But Washington was not averse to alcohol. He is said to have liked sweet wines, rum punch and whiskey. During the Revolution, he declared that “the benefits arising from moderate use of strong Liquor have been experienced in all Armies.” In 1782, American soldiers were given daily rations of four ounces of whiskey, which was supplanting rum as the nation’s most popular liquor because it didn’t require molasses from the British West Indies.
And although he was happy to gain the additional income if the venture worked out, Washington, who had always taken great pains to make sure he was presented to the public as a leader worth emulating, may have feared having it widely known that he had become a whiskey baron. Feeling (or feigning) mixed emotions, the general was soon writing to a friend that Anderson had “run me into a very considerable expence (contrary I may say to my intention, or wishes)” to build a large new distillery, which was completed by the spring of 1798, and is considered, at a minimum, to be one of America’s largest of the time.
As it turned out, Washington’s whiskey business was a smashing success — he and Anderson couldn’t produce the spirit fast enough. In October 1799, he wrote another nephew, “Two hundred gallons of Whiskey will be ready this day for your call, and the sooner it is taken the better, as the demand for this article (in these parts) is brisk.” According to Mount Vernon scholars, that year he produced nearly 11,000 gallons, which achieved a profit of about $7,500 (about $142,000 today).
The venture did not instantly provide Washington with much ready capital — many of the transactions were not cash on the barrelhead but by barter or credit. But he was on the way to building what might have become a great American business when, that December, he died at the age of 67.
One thing you can say about early Americans-they could really drink a lot of whiskey.  Happy birthday, Mr. Washington.

NASA Photo of the Day

February 15:
White Rock Fingers on Mars
Image Credit: THEMIS, Mars Odyssey Team, ASU, JPL, NASA
Explanation: What caused this unusual light rock formation on Mars? Intrigued by the possibility that they could be salt deposits left over as an ancient lakebed dried-up, detailed studies of these fingers now indicate a more mundane possibility: volcanic ash. Studying the exact color of the formation indicated the possible volcanic origin. The light material appears to have eroded away from surrounding area, indicating a very low-density substance. The stark contrast between the rocks and the surrounding sand is compounded by the unusual darkness of the sand. The featured picture was taken with the Thermal Emission Imaging System on the Mars Odyssey, the longest serving spacecraft currently orbiting Mars. The image spans about 10 kilometers inside a larger crater.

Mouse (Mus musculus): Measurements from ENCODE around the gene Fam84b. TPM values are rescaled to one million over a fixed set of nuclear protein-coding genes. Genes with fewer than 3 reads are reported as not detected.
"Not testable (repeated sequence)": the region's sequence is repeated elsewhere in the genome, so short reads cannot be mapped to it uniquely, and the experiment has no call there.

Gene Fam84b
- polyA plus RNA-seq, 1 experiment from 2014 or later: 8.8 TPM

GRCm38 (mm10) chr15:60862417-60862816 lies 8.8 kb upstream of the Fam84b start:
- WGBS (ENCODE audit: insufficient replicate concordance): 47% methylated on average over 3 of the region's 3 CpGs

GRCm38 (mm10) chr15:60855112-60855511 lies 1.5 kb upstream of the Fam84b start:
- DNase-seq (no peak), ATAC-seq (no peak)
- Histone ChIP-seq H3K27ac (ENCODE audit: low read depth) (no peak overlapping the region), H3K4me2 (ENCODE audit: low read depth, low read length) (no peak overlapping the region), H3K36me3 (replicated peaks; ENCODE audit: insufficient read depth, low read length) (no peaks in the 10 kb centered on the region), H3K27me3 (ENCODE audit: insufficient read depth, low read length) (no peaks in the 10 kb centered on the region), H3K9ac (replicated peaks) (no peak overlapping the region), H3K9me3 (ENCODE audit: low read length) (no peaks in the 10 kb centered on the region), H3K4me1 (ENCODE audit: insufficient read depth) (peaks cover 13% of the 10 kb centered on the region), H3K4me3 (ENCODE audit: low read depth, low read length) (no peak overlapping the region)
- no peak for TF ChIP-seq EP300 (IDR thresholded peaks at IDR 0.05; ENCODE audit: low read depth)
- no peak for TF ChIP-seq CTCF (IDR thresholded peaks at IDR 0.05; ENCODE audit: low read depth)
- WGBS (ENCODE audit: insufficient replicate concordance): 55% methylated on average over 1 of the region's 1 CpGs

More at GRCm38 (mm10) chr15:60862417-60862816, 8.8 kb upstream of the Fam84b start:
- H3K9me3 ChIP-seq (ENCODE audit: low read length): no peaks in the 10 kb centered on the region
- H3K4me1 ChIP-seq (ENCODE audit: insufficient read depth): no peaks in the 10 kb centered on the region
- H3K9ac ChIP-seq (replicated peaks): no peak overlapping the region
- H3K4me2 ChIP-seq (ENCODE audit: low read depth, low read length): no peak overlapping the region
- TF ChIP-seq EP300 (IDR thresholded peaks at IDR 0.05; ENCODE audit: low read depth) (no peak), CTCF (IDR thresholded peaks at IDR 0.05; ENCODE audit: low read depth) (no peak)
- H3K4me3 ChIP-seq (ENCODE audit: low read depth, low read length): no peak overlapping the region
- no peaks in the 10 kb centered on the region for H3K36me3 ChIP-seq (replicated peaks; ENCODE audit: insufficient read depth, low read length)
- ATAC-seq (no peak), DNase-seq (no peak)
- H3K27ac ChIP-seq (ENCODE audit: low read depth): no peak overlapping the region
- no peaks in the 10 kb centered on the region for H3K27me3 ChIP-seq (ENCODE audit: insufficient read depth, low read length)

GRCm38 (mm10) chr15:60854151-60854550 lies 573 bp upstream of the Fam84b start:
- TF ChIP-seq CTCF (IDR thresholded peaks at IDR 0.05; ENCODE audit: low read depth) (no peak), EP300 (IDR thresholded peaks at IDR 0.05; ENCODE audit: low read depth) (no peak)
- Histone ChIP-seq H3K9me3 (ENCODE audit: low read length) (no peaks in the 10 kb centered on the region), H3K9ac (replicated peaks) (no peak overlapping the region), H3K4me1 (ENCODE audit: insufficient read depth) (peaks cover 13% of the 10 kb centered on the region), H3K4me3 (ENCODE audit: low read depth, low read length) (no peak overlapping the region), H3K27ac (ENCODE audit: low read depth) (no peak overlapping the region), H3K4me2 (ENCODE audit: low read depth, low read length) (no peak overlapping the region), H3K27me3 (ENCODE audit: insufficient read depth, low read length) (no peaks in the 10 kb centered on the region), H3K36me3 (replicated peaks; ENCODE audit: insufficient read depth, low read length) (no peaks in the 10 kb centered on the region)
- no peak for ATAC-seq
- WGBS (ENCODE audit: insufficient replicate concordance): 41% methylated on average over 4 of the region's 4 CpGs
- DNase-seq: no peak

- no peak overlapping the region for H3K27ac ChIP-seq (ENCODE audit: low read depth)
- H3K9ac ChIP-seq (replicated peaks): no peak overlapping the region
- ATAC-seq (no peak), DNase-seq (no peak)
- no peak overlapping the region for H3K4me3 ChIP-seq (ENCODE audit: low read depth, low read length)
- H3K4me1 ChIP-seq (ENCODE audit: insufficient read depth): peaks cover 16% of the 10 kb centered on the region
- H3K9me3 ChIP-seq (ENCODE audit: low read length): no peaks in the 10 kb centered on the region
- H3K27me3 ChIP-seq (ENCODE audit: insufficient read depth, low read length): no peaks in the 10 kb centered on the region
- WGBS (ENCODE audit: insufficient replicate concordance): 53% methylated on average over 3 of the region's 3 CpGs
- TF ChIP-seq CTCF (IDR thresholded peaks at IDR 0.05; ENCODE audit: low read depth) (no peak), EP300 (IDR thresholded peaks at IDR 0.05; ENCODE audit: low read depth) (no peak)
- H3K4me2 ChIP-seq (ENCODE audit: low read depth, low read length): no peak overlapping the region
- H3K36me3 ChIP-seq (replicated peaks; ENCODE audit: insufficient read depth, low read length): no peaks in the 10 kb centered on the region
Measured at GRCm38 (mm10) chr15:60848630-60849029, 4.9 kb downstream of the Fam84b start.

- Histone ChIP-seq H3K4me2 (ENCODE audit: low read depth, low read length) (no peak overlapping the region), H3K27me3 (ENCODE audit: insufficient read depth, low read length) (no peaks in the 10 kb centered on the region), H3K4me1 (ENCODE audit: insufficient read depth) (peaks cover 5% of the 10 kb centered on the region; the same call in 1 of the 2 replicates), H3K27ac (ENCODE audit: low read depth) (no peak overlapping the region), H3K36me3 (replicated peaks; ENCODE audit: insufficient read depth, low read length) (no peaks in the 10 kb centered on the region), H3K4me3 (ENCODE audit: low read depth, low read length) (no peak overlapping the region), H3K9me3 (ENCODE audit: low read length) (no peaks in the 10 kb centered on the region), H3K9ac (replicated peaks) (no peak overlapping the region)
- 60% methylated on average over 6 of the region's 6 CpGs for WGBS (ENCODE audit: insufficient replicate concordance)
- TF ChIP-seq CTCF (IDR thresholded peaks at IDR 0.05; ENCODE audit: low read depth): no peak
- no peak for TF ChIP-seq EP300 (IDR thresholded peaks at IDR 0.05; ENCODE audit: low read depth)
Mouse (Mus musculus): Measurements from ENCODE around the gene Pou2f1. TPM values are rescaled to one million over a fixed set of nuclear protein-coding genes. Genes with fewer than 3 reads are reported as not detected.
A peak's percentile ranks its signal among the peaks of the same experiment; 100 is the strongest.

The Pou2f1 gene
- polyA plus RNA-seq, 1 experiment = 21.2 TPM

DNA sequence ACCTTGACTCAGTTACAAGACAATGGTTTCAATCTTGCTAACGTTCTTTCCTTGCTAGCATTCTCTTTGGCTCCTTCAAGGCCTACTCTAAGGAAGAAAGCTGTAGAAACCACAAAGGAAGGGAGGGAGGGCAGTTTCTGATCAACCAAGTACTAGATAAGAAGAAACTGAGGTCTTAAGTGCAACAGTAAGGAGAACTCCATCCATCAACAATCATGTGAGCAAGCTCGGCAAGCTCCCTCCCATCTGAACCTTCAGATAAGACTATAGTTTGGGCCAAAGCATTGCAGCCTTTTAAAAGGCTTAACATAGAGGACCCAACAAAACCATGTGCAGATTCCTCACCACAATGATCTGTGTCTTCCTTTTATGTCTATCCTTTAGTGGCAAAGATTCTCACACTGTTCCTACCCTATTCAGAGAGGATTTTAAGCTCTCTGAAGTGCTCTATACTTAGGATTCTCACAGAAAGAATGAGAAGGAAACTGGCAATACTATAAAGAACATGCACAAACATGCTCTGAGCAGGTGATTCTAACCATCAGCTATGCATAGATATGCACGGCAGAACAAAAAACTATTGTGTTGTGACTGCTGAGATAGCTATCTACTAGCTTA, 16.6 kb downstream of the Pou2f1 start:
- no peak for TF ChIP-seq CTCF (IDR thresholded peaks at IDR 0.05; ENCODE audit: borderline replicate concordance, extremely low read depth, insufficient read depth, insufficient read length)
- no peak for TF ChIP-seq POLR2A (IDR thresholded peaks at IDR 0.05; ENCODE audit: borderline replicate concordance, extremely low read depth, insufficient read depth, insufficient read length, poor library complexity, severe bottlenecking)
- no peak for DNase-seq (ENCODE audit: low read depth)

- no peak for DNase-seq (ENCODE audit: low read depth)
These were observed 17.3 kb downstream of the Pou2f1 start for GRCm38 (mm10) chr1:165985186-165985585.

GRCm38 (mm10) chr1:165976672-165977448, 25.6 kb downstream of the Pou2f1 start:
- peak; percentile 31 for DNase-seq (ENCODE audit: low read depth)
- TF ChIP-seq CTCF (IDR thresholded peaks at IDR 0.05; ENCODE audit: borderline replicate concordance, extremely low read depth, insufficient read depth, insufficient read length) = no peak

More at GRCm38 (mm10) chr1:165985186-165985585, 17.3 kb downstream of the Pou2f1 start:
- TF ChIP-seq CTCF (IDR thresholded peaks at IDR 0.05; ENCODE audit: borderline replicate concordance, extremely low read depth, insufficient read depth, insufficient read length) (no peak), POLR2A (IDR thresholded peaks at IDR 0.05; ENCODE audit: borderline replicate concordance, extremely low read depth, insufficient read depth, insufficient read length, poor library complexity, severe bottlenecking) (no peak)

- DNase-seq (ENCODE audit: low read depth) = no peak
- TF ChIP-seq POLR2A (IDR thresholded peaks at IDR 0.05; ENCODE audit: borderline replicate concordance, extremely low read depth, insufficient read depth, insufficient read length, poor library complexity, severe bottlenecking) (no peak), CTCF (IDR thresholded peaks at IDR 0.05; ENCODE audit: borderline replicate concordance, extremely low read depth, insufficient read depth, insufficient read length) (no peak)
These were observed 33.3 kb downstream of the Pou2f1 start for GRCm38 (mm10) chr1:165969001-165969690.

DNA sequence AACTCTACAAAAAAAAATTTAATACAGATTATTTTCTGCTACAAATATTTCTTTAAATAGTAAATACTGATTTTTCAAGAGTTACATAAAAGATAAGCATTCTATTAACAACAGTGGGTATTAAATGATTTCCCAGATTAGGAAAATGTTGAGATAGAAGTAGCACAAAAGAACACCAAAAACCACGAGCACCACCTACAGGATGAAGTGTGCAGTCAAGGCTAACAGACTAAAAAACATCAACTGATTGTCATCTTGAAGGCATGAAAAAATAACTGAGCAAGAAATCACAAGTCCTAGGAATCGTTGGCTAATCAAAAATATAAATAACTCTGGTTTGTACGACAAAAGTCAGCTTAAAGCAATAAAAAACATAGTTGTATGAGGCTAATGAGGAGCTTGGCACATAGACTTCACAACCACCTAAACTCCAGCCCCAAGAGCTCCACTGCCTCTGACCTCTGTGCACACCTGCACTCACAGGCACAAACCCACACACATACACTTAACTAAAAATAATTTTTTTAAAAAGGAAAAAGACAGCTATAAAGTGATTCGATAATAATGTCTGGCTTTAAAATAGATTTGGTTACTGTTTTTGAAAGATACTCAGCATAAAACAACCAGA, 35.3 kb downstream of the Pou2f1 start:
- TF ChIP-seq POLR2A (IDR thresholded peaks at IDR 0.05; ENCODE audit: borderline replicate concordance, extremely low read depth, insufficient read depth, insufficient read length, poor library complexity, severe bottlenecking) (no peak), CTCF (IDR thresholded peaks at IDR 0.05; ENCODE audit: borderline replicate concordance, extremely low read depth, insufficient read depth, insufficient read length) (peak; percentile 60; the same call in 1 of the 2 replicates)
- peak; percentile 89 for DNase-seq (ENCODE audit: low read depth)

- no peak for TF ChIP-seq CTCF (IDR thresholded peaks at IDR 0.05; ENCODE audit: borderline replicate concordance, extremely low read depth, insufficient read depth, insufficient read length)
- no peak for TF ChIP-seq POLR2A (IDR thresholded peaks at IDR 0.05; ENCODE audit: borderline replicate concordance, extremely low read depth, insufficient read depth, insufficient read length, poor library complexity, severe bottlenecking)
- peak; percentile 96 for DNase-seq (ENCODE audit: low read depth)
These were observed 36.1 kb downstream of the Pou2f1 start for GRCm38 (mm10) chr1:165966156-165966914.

Sunday, February 21, 2016

Second Weekend of Lent Reads

Beautiful weather to start the weekend, and here are some good stories to make it better:

The Sweetest Stroke of All - Wall Street Journal

Keeping Up With The Country's Youngest Female Monster-Truck Driver - The New Yorker

Oh, Nuts! U.S. Pistachio Growers Worry About Competition From Iran - The Salt

Obama's New Budget: Bad For Farmers? - Modern Farmer.  It amazes me that farmers think they alone deserve government handouts.  Well, maybe them and veterans.

6 Things I Would Ask the Presidential Candidates About Food and Farming - Mother Jones

Evidence Mounts for Interbreeding Bonanza in Ancient Human Species - Scientific American

The Man in the White Hat - Texas Monthly.  On the guy who found Antonin Scalia dead. Also, Sometimes, Scalia Surprised the Living Sh*t Out of Me - Charles Pierce

Financial turmoil half a world away is melting Minnesota's iron country - Washington Post.  Expect similar stories on midwestern agriculture in the next couple of years.

Who Invented Stealth? Court Revives 1996 Suit Against Pentagon - Bloomberg.  If my grandfather were alive, he could probably shed light on this case.

A Country Breaking Down - NY Review of Books and The Long and Crumbling Road - The New Republic.  Due to sprawl, we probably have too much infrastructure to maintain, and we keep building more.  We have infrastructure requiring urban density trying to serve less dense suburbs and rural towns, and urban infrastructure rotting away in depopulated areas.

Three Days Behind the Counter at a Vegas Gun Shop - Bloomberg.  The owner knows irrational fear sells guns.  Approximately 20:1 handgun to long gun sales ratio.

At least 14 Supreme Court justices have been confirmed during election years - Vox.  Science, economics, history.  Why would you expect Republicans to deal in a fact-based way on this?

Trump speaks for those Bush betrayed - USA Today, and Trump: Fishtown's Champion Against Belmont - Rod Dreher

How a Basket on Wheels Revolutionized Grocery Shopping  - Priceonomics